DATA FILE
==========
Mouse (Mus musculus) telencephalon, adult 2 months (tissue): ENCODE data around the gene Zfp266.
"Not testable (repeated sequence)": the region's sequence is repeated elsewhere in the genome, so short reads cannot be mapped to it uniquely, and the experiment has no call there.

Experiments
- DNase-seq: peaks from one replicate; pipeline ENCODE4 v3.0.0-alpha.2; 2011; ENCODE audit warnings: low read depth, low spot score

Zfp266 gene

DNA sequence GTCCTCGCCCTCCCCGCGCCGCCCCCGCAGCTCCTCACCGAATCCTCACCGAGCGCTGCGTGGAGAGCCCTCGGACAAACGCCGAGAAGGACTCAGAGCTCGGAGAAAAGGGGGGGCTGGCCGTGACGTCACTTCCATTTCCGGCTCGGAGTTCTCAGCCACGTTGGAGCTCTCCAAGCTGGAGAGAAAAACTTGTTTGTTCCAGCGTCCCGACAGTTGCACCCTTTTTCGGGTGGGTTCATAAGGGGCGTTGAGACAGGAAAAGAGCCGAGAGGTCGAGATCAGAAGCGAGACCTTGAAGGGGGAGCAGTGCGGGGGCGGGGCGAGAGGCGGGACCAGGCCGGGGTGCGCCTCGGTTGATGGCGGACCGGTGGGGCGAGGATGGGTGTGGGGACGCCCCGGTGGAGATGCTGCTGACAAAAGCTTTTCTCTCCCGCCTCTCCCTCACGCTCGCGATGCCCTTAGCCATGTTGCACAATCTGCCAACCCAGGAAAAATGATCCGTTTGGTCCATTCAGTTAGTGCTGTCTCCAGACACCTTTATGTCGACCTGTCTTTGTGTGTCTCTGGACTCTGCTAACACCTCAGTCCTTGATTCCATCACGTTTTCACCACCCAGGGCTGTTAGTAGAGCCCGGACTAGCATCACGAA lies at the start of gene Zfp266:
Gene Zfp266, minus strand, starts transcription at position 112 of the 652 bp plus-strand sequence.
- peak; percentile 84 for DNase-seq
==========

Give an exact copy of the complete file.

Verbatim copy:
Mouse (Mus musculus) telencephalon, adult 2 months (tissue): ENCODE data around the gene Zfp266.
"Not testable (repeated sequence)": the region's sequence is repeated elsewhere in the genome, so short reads cannot be mapped to it uniquely, and the experiment has no call there.

Experiments
- DNase-seq: peaks from one replicate; pipeline ENCODE4 v3.0.0-alpha.2; 2011; ENCODE audit warnings: low read depth, low spot score

Zfp266 gene

DNA sequence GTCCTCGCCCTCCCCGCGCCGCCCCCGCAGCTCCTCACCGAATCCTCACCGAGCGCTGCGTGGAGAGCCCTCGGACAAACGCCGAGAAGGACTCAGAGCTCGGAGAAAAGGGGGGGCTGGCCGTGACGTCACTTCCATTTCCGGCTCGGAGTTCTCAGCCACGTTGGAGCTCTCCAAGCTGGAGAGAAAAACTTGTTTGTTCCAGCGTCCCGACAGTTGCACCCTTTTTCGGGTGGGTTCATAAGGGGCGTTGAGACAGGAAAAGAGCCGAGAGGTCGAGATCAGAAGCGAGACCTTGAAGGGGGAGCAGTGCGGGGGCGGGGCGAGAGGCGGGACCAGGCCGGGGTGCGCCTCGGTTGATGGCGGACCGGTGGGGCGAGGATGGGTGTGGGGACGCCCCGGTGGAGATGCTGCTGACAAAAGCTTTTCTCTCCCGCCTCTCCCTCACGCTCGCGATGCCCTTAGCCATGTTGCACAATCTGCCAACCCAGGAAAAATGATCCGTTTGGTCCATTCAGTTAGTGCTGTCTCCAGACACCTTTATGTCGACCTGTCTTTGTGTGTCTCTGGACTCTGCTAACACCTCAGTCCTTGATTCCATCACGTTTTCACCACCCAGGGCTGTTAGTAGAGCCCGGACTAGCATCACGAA lies at the start of gene Zfp266:
Gene Zfp266, minus strand, starts transcription at position 112 of the 652 bp plus-strand sequence.
- peak; percentile 84 for DNase-seq